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Sorry.. I'm new to Cisco IOS so if I need to present more info, please let me know.

Using IOS 9.1(6), ASDM 7.10(1) on a Cisco 5510, connecting to an Azure VNET. (Yes, UsePolicyBasedTrafficSelectors is set to true)

I am creating a VPN from us (with a single network range) to another site that has several network ranges. But, the VPN only seems to come up on one range. The rest get a "Crypto Map Policy not found" error.

Here is the access list I've defined (well.. it was automatically defined when I created the VPN entry in ASDM):

ciscoasa(config)# show access-list AT&T_cryptomap
access-list AT&T_cryptomap; 5 elements; name hash: 0x395898
access-list AT&T_cryptomap line 1 extended permit ip 172.16.1.0 255.255.255.240 object-group DM_INLINE_NETWORK_2 (hitcnt=2) 0xaeb5bef0 
access-list AT&T_cryptomap line 1 extended permit ip 172.16.1.0 255.255.255.240 10.3.0.0 255.255.255.0 (hitcnt=2) 0x41216cae 
access-list AT&T_cryptomap line 1 extended permit ip 172.16.1.0 255.255.255.240 10.3.1.0 255.255.255.224 (hitcnt=4) 0xee40b1de 
access-list AT&T_cryptomap line 1 extended permit ip 172.16.1.0 255.255.255.240 10.3.2.0 255.255.255.0 (hitcnt=4) 0xbdd4449d 
access-list AT&T_cryptomap line 1 extended permit ip 172.16.1.0 255.255.255.240 10.3.224.0 255.255.255.0 (hitcnt=4) 0xa8646d01 
access-list AT&T_cryptomap line 1 extended permit ip 172.16.1.0 255.255.255.240 10.3.254.0 255.255.254.0 (hitcnt=4) 0xbf2c68a9

The tunnel comes up on the last one in the list (10.3.254.0) but all the rest give errors. Example is:

Crypto Map Policy not found for remote traffic selector 10.3.2.0/10.3.2.0/0/65535/0 local traffic selector 172.16.1.0/172.16.1.15/0/65535/0!

I should also note that, if I modify the ACL to only include any one (but just one) of the routes, the VPN comes up on that route. So, all routes seem good, but I can only get one of them at a time.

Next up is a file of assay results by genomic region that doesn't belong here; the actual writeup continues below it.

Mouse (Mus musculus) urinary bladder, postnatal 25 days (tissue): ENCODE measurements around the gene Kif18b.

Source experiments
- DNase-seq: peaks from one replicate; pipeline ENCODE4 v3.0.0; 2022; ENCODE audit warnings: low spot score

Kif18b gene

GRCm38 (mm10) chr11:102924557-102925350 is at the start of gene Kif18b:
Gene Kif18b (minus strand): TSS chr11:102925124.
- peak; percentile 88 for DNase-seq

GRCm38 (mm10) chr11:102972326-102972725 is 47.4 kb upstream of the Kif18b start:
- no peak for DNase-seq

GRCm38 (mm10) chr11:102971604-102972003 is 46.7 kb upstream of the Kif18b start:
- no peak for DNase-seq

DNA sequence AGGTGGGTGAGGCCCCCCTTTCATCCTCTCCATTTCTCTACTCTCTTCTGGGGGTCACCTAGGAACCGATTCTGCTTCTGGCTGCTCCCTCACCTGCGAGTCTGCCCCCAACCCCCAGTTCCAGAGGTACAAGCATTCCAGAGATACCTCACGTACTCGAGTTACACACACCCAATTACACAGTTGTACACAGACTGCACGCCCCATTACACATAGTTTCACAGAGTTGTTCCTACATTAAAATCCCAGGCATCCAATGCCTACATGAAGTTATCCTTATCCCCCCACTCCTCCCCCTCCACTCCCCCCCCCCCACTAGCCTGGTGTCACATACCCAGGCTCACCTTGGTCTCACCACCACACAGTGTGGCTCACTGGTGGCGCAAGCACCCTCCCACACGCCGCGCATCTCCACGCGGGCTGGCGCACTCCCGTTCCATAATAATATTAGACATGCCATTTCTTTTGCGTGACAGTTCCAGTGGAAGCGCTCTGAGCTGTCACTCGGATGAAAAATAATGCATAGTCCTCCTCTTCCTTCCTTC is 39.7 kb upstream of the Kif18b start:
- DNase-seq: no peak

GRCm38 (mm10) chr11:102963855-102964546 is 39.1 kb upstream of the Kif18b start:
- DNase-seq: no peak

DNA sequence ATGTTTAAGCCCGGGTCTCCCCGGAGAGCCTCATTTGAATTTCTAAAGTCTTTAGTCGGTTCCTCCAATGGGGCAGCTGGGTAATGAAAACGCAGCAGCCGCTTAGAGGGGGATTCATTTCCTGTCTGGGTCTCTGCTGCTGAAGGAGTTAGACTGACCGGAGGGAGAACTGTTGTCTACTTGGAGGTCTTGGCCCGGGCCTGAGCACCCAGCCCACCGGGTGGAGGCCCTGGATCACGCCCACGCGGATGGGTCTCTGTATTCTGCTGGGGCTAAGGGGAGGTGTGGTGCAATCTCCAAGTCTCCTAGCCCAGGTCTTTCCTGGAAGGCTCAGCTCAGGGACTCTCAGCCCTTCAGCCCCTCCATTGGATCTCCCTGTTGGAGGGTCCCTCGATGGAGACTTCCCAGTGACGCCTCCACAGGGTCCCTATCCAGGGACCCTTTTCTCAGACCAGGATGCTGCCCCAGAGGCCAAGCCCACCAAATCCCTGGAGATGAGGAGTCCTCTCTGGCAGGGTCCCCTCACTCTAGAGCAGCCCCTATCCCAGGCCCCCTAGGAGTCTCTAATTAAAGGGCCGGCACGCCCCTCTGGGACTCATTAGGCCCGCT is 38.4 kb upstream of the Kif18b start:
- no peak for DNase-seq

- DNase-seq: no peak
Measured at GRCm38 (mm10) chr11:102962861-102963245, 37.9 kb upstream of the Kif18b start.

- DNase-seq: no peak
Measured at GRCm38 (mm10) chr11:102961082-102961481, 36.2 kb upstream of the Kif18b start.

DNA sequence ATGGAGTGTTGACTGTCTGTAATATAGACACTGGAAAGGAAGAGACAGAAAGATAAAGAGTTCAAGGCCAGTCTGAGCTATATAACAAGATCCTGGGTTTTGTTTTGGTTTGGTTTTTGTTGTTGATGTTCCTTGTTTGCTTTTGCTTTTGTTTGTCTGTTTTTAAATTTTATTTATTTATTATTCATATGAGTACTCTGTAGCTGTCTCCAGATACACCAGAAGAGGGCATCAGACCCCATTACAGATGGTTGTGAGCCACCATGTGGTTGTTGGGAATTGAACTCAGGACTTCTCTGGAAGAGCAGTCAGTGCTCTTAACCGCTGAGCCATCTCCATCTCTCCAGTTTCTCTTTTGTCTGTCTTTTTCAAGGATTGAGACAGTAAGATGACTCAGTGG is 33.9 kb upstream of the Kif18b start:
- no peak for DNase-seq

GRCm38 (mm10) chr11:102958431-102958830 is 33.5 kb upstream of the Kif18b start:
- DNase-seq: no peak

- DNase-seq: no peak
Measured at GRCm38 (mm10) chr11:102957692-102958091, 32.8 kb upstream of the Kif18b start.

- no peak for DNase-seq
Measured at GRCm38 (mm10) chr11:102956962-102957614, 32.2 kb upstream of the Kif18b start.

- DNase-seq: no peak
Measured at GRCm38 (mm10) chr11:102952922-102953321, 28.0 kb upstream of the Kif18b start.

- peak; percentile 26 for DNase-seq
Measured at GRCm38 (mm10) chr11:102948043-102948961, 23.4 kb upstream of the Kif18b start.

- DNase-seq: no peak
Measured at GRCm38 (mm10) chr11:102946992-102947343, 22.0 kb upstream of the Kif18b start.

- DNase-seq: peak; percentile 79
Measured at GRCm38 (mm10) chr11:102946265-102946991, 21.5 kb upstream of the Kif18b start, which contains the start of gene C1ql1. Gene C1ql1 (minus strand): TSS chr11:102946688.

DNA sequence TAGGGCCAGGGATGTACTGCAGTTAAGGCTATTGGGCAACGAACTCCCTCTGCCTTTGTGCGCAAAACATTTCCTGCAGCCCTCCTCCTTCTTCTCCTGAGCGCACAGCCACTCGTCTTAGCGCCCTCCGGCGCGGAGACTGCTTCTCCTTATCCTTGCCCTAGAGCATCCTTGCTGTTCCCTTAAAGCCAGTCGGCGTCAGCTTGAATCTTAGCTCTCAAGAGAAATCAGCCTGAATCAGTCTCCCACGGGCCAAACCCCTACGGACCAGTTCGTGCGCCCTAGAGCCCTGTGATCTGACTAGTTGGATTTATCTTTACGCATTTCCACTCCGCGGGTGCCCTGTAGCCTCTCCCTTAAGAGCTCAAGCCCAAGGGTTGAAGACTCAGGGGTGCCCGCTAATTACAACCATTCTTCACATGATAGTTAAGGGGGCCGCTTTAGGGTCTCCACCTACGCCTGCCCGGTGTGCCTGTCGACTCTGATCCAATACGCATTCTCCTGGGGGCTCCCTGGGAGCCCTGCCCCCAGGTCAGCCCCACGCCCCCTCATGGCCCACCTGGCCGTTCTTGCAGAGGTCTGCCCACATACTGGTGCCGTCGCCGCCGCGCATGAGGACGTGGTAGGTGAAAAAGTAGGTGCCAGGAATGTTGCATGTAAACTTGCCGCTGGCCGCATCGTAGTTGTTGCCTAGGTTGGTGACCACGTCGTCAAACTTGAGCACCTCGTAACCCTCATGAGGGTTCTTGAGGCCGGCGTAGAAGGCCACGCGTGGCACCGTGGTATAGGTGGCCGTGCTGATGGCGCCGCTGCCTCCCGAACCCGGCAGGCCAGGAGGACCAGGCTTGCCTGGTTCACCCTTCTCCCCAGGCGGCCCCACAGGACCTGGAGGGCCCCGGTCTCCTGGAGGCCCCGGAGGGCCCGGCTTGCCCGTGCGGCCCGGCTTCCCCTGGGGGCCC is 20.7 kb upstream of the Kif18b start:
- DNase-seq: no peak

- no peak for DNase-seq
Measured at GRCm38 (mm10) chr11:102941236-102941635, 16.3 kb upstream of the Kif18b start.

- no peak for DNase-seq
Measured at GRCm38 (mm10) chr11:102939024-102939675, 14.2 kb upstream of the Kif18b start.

Update: It appears that when I use the set ranges that the first one to cause a tunnel build works. All the child SAs fail from that point on, regardless of who tries to initiate it.

One thing I did notice... when the child SA requests came in from Azure, the IP ranges were not ranges. They were simply the first IP of the range.

(27):      3c 6f b0 28 6d 24 1d 3e 5d f1 4b eb 94 ad 2f f7
(27):      15 b5 0c a8 d6 eb fe 0c 2a 31 f2 10 43 58 50 66
(27):      ea 54 73 8e 20 0f bd e3 8f 5d 41 e1 63 a3 c5 ec
(27):  TSi(27):   Next payload: TSr, reserved: 0x0, length: 24
(27):     Num of TSs: 1, reserved 0x0, reserved 0x0
(27):     TS type: TS_IPV4_ADDR_RANGE, proto id: 0, length: 16
(27):     start port: 0, end port: 65535
(27):     start addr: 10.3.0.0, end addr: 10.3.0.0
(27):  TSr(27):   Next payload: NONE, reserved: 0x0, length: 24
(27):     Num of TSs: 1, reserved 0x0, reserved 0x0
(27):     TS type: TS_IPV4_ADDR_RANGE, proto id: 0, length: 16
(27):     start port: 0, end port: 65535
(27):     start addr: 172.16.1.0, end addr: 172.16.1.15

The 10.3.0.0 is part of the 10.3.0.0/24 range.